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Tomb of Tutankhamun, famous the world over for the wealth of treasure it contained.

The tomb was discovered in 1922 by Howard Carter, underneath the remains of workmen's huts built during the Ramesseid period. This explains why it was spared from the worst of the tomb depredations of that period.

In design, the tomb appears to have originally been intended for a private individual, not for royalty. There is some evidence to suggest that the tomb was hastily adapted for a royal occupant during its excavation. This is supported by the fact that only the burial chamber walls were decorated, unlike royal tombs in which nearly all walls were painted with scenes from the Book of the Dead.

The tomb was literally packed with items, but they were in great disarray. And yet, Carter was able to photograph garlands of flowers, which of course disintregated when touched. Due to the state of the tomb, and to Carter's meticulous recording technique, the tomb took nearly a decade to empty, the contents all being transported to the Egyptian Museum in Cairo.

Even though Tutankhamun was a minor Pharaoh, for the first time, it was possible to get an idea of the riches which were buried with an Egyptian king, and they were truly astounding. Considering also that his tomb was somewhat small, one can only wonder what more important Pharaohs had buried with them.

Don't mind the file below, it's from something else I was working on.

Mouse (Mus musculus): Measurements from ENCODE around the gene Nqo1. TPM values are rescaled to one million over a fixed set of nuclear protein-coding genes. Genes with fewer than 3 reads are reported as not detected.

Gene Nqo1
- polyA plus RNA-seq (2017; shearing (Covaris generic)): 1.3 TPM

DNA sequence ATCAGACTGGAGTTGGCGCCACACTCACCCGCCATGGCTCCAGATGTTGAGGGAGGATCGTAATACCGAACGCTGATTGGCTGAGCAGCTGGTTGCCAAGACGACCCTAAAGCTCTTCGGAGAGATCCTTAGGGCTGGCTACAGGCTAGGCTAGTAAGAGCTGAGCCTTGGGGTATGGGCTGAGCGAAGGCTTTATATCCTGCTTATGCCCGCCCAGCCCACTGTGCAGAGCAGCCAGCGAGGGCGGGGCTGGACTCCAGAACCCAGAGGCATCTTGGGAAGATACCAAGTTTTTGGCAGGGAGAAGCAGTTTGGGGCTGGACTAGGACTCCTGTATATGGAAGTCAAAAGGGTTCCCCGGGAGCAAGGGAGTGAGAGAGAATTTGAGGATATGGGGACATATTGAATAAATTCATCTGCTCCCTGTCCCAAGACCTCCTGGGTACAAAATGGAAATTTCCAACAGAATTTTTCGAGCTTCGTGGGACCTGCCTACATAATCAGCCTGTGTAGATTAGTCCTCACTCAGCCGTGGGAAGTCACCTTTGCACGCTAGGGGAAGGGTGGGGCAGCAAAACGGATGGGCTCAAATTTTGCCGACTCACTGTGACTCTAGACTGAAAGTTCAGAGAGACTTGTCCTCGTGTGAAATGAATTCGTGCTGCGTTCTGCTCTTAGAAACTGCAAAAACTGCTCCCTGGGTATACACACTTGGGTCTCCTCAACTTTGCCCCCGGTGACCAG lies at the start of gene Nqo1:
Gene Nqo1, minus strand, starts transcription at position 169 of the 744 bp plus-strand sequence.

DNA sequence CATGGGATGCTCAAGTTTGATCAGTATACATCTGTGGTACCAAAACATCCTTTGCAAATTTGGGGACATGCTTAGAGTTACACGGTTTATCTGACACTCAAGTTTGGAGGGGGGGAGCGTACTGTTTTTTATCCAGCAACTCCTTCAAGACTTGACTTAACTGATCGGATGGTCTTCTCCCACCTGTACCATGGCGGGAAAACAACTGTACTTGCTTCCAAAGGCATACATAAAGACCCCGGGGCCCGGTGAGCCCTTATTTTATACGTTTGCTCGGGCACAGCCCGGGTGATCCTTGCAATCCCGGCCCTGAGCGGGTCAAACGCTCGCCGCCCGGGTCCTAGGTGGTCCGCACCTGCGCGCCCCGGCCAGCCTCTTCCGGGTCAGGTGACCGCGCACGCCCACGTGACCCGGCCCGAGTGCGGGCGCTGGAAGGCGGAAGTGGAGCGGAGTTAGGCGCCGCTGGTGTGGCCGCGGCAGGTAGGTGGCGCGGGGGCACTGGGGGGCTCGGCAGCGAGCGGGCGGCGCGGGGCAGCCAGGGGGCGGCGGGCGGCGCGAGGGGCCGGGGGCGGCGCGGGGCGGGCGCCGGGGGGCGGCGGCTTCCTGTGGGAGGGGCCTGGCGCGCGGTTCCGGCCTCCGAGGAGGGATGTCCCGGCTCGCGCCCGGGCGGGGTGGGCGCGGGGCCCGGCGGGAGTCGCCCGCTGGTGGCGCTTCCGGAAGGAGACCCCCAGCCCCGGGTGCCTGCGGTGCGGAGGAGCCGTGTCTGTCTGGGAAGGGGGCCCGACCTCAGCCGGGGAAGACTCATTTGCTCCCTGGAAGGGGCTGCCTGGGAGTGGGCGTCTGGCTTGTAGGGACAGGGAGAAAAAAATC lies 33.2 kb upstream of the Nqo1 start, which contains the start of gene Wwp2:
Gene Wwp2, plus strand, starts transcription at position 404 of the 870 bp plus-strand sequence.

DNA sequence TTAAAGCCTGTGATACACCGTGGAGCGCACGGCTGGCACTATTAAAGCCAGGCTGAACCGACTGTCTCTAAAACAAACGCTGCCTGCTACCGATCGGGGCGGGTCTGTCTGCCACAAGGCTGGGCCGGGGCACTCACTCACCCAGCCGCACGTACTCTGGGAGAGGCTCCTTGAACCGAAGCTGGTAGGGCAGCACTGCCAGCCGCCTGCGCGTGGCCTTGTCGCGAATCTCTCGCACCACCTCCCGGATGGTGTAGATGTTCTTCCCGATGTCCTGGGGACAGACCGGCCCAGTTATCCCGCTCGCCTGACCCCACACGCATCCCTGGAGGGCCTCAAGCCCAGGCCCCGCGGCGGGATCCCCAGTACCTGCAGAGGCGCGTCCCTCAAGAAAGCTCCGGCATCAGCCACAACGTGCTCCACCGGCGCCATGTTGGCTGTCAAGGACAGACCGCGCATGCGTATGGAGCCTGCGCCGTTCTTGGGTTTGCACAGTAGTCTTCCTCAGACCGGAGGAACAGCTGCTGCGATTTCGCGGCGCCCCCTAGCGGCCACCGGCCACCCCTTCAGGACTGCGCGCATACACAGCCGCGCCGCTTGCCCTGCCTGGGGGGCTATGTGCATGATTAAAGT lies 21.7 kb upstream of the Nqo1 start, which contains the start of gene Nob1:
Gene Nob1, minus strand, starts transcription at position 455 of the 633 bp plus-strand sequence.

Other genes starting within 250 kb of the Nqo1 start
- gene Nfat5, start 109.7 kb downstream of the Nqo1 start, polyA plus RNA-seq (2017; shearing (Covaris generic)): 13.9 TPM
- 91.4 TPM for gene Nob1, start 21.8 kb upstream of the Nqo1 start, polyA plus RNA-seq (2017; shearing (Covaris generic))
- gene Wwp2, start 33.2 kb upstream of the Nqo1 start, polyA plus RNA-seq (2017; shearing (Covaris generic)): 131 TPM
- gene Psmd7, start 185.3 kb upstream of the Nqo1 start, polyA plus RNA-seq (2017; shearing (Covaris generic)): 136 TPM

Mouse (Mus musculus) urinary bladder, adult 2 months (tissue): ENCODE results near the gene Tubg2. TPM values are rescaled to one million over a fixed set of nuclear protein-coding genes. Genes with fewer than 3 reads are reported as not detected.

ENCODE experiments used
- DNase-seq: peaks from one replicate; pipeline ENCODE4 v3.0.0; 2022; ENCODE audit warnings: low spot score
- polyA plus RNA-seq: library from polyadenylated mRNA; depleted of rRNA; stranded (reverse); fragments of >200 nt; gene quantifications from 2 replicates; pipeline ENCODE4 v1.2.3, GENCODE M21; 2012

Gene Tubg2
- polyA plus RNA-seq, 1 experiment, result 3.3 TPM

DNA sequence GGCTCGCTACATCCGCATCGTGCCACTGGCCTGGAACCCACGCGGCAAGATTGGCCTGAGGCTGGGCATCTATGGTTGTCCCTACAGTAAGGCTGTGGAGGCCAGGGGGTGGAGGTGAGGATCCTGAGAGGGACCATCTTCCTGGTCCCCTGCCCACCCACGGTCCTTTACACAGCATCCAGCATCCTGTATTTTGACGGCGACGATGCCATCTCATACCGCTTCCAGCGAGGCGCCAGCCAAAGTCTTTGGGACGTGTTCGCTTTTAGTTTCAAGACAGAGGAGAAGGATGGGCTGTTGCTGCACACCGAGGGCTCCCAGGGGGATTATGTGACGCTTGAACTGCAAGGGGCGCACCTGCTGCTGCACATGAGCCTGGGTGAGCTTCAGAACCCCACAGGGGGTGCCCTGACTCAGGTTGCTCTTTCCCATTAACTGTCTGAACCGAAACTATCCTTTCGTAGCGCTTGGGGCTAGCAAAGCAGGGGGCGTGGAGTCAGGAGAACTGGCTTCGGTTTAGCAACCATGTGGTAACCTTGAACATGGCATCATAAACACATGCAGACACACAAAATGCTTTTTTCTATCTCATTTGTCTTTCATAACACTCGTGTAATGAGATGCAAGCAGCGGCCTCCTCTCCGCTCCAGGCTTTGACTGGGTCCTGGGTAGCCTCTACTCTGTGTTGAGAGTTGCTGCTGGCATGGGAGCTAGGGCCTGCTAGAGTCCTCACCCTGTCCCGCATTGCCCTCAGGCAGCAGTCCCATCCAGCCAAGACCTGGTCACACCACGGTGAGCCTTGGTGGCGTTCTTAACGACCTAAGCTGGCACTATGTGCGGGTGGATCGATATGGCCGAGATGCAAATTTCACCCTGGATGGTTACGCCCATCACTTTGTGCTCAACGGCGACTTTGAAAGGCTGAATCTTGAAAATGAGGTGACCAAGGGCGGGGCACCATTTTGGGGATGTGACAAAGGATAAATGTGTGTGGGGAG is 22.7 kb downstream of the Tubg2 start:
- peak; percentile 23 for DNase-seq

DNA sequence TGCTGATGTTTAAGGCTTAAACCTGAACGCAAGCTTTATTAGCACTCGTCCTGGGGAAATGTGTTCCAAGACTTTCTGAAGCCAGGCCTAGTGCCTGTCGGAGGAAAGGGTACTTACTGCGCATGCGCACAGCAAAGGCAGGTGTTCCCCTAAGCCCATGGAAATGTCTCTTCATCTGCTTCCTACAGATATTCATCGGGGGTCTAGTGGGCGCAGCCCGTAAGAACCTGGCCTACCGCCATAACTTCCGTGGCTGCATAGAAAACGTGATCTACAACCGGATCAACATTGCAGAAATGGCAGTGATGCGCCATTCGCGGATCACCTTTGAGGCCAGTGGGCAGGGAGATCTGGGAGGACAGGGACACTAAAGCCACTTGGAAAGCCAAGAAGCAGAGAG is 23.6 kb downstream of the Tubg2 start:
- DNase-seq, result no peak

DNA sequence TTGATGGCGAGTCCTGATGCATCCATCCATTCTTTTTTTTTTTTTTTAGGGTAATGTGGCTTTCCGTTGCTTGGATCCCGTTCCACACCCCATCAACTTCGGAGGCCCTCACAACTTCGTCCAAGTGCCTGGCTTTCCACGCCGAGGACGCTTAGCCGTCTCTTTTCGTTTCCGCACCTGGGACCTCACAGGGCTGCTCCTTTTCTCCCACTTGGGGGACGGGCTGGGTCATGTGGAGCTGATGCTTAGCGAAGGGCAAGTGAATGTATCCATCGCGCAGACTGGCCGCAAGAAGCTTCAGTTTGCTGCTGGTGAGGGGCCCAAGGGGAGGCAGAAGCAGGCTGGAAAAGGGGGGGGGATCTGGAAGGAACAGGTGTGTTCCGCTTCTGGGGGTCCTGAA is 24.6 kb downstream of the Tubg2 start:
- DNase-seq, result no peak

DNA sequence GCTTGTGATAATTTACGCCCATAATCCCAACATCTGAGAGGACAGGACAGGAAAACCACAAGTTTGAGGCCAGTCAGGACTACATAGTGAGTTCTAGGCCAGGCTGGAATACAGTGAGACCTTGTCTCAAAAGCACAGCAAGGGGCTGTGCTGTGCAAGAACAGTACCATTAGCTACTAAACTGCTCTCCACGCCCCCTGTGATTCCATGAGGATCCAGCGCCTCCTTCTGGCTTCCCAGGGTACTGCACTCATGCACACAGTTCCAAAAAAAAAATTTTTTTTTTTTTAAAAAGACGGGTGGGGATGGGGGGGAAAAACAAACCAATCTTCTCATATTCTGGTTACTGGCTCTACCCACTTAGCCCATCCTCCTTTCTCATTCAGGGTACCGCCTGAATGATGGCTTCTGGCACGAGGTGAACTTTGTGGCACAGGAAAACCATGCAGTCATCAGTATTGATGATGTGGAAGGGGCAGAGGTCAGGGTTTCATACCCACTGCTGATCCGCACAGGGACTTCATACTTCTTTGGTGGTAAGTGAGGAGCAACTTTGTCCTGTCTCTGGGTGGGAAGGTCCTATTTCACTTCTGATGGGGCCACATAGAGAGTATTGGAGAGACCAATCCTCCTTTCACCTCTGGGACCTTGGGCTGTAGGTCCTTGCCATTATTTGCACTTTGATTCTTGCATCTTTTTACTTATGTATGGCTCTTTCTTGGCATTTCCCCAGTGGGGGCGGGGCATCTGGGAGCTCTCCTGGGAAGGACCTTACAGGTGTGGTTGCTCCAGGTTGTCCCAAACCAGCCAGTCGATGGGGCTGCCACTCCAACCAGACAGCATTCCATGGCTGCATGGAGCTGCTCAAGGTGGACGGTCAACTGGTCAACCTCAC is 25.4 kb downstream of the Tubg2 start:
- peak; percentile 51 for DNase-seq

It is often said that Tutankhamun's tomb was never violated, but this is not true. In fact, it was entered at least twice, and not long after he was buried. There is clear evidence that the sealed doors were breached in the upper corners, and later resealed. It is estimated that 60% of the jewelry which had been stored in the so-called Treasury was removed. Necropolis officials tried to set things right, but they did so hastily, repacking boxes with the wrong objects (based on inscription on the boxes themselves). And the outermost doors of the shrines enclosing the king's nested coffins had been opened.

See also: Valley of the Kings, Burials in the Valley of the Kings

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